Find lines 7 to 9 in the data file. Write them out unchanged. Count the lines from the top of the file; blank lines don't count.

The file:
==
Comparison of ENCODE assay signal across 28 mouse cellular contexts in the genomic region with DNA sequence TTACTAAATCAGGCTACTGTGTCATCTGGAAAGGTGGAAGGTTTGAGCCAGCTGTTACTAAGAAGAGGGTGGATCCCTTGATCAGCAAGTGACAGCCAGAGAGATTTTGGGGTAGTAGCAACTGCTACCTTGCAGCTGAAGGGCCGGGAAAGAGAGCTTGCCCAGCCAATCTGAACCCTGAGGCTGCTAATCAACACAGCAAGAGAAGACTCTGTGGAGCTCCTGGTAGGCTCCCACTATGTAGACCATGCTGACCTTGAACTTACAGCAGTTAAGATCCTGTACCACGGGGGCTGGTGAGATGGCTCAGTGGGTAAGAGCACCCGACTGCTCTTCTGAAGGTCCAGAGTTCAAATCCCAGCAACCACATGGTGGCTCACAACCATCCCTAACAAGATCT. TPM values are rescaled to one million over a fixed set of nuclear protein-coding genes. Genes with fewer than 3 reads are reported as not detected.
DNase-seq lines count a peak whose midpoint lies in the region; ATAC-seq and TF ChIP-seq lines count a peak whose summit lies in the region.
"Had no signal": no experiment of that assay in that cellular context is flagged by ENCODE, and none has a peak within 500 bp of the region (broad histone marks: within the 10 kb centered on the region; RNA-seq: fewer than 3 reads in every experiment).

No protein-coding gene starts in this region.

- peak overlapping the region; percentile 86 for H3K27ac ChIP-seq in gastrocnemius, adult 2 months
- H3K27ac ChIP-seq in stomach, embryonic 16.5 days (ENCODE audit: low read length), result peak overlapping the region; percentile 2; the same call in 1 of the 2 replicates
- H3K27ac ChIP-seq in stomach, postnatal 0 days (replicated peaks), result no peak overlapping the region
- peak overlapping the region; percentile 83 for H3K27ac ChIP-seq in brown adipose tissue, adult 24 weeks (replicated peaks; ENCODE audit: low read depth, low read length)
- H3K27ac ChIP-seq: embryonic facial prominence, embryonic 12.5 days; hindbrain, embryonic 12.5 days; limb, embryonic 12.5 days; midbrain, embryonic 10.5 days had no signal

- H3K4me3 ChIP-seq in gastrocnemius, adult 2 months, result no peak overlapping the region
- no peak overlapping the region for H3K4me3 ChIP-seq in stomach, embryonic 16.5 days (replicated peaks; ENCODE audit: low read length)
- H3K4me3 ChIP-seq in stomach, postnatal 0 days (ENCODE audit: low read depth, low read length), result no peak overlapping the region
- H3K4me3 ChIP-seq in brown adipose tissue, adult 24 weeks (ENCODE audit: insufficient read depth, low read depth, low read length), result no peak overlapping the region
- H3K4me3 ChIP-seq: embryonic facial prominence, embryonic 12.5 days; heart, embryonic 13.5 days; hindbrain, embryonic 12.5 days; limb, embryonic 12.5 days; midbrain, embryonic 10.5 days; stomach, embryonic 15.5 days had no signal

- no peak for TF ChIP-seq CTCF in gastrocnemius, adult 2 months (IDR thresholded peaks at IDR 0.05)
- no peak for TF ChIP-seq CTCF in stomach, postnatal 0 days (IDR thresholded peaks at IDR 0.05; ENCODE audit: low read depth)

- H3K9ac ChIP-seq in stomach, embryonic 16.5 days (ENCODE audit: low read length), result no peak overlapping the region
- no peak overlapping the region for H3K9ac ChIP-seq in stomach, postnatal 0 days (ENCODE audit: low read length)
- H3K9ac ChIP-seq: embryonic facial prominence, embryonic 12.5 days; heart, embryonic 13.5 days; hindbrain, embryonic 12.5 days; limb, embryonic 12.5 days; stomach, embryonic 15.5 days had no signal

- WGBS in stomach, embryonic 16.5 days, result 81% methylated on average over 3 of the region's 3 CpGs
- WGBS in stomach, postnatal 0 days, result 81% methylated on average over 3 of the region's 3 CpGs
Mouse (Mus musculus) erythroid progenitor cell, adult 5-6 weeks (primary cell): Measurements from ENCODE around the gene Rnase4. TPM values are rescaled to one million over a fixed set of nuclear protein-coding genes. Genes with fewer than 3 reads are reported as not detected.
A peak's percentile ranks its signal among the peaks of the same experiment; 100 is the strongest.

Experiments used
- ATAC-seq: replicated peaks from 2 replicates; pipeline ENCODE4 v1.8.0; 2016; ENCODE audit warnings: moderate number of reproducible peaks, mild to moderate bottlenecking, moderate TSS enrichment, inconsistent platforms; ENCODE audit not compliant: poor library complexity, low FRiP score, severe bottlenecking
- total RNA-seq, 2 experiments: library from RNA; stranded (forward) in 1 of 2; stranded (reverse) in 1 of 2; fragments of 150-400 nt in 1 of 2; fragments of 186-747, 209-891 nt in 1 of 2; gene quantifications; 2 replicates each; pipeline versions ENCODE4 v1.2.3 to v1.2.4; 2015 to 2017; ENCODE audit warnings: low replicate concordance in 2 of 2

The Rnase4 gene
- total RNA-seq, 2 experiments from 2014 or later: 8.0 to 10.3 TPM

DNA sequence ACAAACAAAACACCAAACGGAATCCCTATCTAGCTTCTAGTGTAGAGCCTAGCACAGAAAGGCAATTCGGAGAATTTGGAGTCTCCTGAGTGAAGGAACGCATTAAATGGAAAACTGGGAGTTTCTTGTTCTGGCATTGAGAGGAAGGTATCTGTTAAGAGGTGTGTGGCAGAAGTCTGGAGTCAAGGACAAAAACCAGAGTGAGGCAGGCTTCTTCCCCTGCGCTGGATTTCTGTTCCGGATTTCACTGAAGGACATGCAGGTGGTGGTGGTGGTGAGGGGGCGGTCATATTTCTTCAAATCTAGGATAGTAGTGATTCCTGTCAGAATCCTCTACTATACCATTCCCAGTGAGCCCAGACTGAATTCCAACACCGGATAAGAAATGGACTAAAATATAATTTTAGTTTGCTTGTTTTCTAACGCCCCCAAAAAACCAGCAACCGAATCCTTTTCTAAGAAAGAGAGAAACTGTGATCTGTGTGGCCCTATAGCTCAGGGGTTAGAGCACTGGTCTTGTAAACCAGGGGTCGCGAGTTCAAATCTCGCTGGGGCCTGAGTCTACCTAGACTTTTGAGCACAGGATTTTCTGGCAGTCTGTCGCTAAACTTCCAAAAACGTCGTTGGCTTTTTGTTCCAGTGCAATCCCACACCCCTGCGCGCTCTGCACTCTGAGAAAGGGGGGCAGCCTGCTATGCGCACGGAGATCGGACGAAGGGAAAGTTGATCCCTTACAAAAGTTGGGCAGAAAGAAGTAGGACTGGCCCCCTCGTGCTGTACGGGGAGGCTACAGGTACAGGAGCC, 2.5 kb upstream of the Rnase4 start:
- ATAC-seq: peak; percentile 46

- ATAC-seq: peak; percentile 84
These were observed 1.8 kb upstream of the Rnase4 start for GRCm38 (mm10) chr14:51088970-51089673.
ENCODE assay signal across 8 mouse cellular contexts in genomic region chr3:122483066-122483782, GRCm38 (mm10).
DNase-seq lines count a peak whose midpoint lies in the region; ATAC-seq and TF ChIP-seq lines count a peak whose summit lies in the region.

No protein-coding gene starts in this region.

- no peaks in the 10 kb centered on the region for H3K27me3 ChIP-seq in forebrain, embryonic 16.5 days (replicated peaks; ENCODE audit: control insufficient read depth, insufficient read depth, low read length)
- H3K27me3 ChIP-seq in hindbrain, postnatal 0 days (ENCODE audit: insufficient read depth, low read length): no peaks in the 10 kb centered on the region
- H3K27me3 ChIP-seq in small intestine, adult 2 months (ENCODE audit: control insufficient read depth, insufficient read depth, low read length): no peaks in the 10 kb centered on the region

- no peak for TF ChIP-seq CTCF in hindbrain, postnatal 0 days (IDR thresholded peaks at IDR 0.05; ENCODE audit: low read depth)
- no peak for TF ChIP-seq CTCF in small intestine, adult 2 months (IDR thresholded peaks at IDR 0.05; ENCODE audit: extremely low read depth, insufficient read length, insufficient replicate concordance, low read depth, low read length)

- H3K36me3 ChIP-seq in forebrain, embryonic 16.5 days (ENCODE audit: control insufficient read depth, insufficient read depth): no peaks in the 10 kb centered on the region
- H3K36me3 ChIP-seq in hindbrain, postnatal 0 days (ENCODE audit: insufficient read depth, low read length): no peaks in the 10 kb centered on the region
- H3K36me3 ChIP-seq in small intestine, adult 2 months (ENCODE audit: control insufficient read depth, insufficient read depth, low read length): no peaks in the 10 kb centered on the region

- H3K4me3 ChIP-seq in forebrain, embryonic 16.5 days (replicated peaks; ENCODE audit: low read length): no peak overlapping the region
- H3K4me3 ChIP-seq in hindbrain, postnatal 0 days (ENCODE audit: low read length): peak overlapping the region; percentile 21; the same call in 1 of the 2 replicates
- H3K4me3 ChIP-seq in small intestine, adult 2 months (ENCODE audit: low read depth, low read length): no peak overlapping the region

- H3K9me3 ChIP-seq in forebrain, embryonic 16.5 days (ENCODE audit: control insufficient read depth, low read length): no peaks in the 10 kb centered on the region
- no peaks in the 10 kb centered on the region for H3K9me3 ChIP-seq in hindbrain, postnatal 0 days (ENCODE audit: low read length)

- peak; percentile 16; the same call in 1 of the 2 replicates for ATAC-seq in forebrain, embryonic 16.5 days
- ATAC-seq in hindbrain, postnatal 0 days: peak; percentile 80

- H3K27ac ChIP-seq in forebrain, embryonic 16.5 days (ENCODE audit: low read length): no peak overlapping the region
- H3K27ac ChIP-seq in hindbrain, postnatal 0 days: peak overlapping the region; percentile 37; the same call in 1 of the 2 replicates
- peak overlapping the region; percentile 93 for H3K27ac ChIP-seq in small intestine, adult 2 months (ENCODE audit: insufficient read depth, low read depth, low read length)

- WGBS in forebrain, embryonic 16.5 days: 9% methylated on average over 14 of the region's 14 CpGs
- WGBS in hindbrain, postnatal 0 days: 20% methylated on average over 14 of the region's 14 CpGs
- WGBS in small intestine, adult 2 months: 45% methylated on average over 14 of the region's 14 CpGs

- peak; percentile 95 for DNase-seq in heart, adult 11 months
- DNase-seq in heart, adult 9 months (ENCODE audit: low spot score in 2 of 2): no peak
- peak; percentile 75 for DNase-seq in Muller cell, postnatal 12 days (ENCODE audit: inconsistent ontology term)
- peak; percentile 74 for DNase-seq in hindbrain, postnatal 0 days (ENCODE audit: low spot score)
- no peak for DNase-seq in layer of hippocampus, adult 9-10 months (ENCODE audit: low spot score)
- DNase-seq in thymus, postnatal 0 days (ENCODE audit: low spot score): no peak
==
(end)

- H3K27ac ChIP-seq in stomach, postnatal 0 days (replicated peaks), result no peak overlapping the region
- peak overlapping the region; percentile 83 for H3K27ac ChIP-seq in brown adipose tissue, adult 24 weeks (replicated peaks; ENCODE audit: low read depth, low read length)
- H3K27ac ChIP-seq: embryonic facial prominence, embryonic 12.5 days; hindbrain, embryonic 12.5 days; limb, embryonic 12.5 days; midbrain, embryonic 10.5 days had no signal